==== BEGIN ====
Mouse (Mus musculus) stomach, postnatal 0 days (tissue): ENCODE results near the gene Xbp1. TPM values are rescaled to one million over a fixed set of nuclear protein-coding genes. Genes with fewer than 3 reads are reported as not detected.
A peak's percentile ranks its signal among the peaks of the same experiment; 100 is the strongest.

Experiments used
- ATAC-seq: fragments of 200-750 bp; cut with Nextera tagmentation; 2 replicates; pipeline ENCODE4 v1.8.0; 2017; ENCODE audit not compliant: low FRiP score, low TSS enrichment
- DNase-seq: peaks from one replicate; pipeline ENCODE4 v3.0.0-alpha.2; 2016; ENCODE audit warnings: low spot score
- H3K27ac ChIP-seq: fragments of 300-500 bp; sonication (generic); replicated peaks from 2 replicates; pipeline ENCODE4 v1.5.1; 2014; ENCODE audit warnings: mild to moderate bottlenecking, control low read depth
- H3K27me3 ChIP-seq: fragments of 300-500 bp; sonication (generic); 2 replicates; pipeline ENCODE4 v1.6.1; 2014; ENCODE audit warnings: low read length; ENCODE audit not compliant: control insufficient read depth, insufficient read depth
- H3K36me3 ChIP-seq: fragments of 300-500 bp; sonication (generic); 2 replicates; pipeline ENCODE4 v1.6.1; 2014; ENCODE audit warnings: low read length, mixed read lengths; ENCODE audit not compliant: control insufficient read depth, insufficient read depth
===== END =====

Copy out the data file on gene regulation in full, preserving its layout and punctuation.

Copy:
Mouse (Mus musculus) stomach, postnatal 0 days (tissue): ENCODE results near the gene Xbp1. TPM values are rescaled to one million over a fixed set of nuclear protein-coding genes. Genes with fewer than 3 reads are reported as not detected.
A peak's percentile ranks its signal among the peaks of the same experiment; 100 is the strongest.

Experiments used
- ATAC-seq: fragments of 200-750 bp; cut with Nextera tagmentation; 2 replicates; pipeline ENCODE4 v1.8.0; 2017; ENCODE audit not compliant: low FRiP score, low TSS enrichment
- DNase-seq: peaks from one replicate; pipeline ENCODE4 v3.0.0-alpha.2; 2016; ENCODE audit warnings: low spot score
- H3K27ac ChIP-seq: fragments of 300-500 bp; sonication (generic); replicated peaks from 2 replicates; pipeline ENCODE4 v1.5.1; 2014; ENCODE audit warnings: mild to moderate bottlenecking, control low read depth
- H3K27me3 ChIP-seq: fragments of 300-500 bp; sonication (generic); 2 replicates; pipeline ENCODE4 v1.6.1; 2014; ENCODE audit warnings: low read length; ENCODE audit not compliant: control insufficient read depth, insufficient read depth
- H3K36me3 ChIP-seq: fragments of 300-500 bp; sonication (generic); 2 replicates; pipeline ENCODE4 v1.6.1; 2014; ENCODE audit warnings: low read length, mixed read lengths; ENCODE audit not compliant: control insufficient read depth, insufficient read depth